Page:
The world's leading advanced and emerging countries vowed Saturday to avoid potentially debilitating currency devaluations, aiming to quell trade tensions that could threaten the global recovery.
The agreement comes amid fears that countries were on the verge of a so-called currency war in which they would devalue currencies to gain an export advantage over competitors — causing a rise in protectionism and damaging the global economy.
U.S. Treasury Secretary Timothy Geithner praised the results, calling them part of necessary changes in how the global economy operates.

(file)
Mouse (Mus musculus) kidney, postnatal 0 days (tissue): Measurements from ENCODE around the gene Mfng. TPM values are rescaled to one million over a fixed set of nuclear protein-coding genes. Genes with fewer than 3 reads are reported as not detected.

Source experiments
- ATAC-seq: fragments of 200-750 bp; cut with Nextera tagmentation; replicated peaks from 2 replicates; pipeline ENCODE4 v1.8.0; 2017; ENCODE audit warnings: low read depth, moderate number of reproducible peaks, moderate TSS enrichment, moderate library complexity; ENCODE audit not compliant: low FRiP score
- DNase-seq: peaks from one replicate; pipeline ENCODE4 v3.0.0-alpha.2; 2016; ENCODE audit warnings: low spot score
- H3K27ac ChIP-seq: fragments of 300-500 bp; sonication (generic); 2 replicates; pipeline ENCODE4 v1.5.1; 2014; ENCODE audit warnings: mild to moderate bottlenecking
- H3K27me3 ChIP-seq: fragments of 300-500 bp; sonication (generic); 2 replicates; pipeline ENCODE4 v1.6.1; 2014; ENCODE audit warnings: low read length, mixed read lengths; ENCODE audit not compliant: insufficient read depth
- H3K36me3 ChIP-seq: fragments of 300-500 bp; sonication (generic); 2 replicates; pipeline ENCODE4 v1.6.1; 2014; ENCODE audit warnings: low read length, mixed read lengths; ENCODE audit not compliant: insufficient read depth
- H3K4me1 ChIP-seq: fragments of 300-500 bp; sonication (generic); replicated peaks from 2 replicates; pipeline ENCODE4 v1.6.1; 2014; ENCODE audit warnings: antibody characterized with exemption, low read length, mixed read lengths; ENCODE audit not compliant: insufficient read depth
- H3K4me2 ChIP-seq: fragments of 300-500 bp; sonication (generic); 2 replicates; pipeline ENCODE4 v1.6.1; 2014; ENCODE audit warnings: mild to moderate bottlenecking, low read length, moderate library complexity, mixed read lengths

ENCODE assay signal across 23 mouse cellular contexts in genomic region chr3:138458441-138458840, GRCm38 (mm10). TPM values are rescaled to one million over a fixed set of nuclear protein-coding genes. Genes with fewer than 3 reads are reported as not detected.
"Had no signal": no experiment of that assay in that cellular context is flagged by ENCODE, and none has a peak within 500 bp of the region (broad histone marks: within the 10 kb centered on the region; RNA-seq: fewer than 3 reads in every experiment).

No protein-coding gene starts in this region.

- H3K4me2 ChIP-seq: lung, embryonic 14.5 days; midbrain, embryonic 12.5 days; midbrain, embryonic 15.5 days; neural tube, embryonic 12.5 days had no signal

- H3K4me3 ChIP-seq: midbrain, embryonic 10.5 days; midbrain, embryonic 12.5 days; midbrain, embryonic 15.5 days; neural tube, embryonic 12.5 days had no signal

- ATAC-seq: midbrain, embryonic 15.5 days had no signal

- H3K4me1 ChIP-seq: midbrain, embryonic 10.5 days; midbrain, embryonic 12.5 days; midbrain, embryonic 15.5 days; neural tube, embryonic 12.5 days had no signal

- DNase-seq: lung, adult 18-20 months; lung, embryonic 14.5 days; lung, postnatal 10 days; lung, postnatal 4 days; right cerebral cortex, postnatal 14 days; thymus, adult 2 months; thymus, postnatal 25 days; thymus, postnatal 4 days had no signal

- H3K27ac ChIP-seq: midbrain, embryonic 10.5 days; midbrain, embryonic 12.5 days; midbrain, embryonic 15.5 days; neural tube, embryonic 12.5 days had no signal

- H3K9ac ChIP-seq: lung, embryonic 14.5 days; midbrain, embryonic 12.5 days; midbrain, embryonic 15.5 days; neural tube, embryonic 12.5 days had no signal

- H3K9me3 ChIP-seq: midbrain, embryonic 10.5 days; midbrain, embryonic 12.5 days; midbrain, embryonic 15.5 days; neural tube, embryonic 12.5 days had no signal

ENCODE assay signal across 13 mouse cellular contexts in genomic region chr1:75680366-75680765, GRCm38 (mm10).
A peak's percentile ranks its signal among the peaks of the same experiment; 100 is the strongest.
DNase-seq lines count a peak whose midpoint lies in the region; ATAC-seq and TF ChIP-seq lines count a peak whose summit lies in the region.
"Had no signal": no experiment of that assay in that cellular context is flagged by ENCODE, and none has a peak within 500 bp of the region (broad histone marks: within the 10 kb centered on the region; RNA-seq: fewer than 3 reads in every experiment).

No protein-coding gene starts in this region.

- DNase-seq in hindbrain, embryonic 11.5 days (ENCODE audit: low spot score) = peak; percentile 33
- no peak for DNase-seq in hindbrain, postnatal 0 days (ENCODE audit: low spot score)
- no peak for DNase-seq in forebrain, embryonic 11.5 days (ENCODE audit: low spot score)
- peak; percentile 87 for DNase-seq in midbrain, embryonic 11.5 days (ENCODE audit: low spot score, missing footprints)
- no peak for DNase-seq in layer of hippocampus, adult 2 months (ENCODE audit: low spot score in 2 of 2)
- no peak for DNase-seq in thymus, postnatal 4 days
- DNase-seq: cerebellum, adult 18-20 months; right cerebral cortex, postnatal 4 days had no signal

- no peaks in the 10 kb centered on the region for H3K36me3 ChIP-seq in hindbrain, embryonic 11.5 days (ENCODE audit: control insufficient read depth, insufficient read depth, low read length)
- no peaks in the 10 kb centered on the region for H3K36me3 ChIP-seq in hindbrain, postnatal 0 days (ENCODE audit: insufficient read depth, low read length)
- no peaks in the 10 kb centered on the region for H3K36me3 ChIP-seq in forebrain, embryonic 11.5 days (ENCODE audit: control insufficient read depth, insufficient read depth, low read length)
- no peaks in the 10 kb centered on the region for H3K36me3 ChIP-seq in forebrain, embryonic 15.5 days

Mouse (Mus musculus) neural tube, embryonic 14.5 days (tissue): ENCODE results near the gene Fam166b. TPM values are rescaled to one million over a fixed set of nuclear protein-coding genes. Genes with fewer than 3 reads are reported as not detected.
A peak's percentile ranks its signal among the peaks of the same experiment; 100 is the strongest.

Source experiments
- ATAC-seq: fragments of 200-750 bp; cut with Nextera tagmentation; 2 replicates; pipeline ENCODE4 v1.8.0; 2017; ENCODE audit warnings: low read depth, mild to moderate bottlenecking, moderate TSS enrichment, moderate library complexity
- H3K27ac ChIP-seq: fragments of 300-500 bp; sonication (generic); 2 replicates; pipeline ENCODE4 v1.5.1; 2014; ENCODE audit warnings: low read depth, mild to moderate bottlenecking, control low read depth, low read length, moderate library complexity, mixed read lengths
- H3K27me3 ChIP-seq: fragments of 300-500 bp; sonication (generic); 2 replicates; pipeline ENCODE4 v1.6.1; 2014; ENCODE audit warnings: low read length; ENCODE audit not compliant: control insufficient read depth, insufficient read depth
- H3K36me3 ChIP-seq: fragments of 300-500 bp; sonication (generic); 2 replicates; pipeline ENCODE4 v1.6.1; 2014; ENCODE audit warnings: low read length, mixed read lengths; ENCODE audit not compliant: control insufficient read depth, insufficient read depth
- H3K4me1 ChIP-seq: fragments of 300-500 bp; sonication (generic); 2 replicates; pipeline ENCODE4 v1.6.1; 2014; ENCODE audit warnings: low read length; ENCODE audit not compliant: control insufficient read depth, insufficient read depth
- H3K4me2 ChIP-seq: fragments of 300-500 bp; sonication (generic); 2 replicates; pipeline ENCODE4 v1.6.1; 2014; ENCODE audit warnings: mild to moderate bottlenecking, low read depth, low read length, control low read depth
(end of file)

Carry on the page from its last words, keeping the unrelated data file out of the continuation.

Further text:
The G-20 is made up of the finance ministers and central bank governors of 19 countries: Argentina, Australia, Brazil, Canada, China, France, Germany, India, Indonesia, Italy, Japan, Mexico, Russia, Saudi Arabia, South Africa, Republic of Korea, Turkey, United Kingdom, United States of America. Israel not included.